Sample Selectivity and the Validity of International Student Achievement Tests in Economic Research
Critics of international student comparisons argue that results may be influenced by differences in the extent to which countries adequately sample their entire student populations. In this research note, we show that larger exclusion and non-response rates are related to better country average scores on international tests, as are larger enrollment rates for the relevant age group. However, accounting for sample selectivity does not alter existing research findings that tested academic achievement can account for a majority of international differences in economic growth and that institutional features of school systems have important effects on international differences in student achievement.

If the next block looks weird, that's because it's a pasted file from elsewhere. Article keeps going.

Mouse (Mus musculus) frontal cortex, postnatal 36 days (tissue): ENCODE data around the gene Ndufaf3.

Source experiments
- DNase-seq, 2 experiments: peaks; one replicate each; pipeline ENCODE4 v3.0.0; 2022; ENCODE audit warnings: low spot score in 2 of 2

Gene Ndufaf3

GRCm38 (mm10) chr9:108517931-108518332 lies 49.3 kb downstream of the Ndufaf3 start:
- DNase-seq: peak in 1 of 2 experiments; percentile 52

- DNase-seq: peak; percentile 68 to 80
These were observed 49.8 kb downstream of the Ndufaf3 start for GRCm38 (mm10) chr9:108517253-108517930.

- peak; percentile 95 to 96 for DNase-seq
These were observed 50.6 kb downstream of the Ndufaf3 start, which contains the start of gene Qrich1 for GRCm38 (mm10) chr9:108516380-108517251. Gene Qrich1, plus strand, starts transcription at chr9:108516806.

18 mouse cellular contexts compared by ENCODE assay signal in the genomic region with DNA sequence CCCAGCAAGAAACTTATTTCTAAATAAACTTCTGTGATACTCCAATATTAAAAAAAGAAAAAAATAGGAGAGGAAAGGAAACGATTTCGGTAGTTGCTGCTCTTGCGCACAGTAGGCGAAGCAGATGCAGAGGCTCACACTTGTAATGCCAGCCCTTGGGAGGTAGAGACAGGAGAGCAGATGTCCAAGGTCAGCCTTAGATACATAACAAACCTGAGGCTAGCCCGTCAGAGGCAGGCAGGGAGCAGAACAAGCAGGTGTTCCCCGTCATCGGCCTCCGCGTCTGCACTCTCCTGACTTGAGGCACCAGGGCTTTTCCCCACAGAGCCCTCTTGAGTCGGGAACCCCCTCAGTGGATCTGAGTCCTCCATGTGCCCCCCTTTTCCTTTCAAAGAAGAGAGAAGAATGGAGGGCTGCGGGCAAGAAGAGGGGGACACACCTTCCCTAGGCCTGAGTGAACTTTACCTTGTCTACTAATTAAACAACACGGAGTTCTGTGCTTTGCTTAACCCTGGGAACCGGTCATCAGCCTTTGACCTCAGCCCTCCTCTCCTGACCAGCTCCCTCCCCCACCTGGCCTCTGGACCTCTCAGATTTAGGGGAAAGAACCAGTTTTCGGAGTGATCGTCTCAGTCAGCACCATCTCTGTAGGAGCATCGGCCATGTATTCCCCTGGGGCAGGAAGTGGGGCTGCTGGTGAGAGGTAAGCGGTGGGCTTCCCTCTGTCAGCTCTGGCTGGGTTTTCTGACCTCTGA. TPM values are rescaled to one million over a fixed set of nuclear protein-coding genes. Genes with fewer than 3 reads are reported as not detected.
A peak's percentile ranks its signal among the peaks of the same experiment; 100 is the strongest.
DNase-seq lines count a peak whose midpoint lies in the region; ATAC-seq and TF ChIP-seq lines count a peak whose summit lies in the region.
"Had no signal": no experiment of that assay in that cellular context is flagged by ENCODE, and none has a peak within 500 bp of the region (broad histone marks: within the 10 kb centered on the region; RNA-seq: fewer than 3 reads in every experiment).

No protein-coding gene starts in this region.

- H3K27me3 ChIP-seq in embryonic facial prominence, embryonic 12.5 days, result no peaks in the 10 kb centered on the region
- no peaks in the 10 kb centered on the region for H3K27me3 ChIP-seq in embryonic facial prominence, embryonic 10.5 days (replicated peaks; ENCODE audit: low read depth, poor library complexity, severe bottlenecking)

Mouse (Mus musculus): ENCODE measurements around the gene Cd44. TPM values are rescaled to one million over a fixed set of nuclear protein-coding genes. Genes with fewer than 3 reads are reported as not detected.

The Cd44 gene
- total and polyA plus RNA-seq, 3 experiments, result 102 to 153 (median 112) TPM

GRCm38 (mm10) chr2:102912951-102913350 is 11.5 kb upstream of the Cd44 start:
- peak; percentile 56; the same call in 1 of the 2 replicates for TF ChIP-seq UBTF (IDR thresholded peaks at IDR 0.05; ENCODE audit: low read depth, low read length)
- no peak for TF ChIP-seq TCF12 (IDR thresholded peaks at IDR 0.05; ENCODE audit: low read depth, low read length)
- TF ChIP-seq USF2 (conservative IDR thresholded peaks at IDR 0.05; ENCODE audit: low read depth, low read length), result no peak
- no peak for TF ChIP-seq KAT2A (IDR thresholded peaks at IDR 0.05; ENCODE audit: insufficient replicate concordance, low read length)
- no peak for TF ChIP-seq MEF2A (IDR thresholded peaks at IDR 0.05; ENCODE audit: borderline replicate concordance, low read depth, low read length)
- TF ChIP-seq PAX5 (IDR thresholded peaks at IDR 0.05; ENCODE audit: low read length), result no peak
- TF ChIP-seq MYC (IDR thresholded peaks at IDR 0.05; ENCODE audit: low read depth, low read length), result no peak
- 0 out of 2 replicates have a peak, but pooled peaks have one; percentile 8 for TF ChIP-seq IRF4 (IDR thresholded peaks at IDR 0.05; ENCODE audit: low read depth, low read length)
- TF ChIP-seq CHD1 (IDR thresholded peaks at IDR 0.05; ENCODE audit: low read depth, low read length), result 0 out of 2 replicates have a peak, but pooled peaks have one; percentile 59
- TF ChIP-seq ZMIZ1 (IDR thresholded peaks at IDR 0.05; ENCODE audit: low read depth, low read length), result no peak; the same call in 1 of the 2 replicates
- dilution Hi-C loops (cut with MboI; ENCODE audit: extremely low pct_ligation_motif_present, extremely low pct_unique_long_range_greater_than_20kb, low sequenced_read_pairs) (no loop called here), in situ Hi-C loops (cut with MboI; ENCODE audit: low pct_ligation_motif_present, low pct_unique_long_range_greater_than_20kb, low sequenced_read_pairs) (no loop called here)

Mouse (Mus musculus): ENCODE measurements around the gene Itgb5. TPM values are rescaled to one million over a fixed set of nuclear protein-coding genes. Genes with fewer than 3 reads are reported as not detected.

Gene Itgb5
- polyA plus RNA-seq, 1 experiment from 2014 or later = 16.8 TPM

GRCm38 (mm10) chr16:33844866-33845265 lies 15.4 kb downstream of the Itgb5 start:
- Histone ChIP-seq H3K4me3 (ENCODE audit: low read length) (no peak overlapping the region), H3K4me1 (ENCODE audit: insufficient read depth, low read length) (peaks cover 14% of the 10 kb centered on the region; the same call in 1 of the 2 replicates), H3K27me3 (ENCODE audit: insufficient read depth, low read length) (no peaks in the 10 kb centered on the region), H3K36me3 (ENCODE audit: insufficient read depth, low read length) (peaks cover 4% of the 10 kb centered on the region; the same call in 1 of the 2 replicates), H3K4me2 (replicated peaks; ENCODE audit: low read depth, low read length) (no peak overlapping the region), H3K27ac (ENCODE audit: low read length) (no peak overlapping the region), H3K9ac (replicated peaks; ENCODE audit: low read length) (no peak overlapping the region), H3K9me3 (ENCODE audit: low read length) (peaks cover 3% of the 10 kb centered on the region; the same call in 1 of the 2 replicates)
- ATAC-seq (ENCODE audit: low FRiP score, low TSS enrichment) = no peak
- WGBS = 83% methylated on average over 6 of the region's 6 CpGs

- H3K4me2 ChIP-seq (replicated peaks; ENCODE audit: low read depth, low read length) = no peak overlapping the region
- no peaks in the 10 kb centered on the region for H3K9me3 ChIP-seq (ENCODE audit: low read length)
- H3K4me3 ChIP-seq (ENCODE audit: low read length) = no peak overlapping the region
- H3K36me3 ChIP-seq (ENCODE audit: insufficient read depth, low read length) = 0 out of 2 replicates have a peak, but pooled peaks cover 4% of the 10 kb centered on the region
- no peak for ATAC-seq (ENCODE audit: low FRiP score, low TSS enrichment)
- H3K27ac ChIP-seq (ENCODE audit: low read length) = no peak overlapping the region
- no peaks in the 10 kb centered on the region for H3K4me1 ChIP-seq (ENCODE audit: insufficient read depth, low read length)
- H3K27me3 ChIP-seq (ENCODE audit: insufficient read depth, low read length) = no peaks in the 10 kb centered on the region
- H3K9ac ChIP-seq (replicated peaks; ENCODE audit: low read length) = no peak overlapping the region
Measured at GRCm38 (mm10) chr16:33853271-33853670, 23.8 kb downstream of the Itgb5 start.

Woessmann gratefully acknowledges the hospitality and support provided by the W. Glenn Campbell and Rita Ricardo-Campbell National Fellowship of the Hoover Institution, Stanford University. Support has also come from the Pact for Research and Innovation of the Leibniz Association. Hanushek has been supported by the Packard Humanities Institute. The views expressed herein are those of the authors and do not necessarily reflect the views of the National Bureau of Economic Research.
Hanushek, Eric A. & Woessmann, Ludger, 2011. "Sample selectivity and the validity of international student achievement tests in economic research," Economics Letters, Elsevier, vol. 110(2), pages 79-82, February. citation courtesy of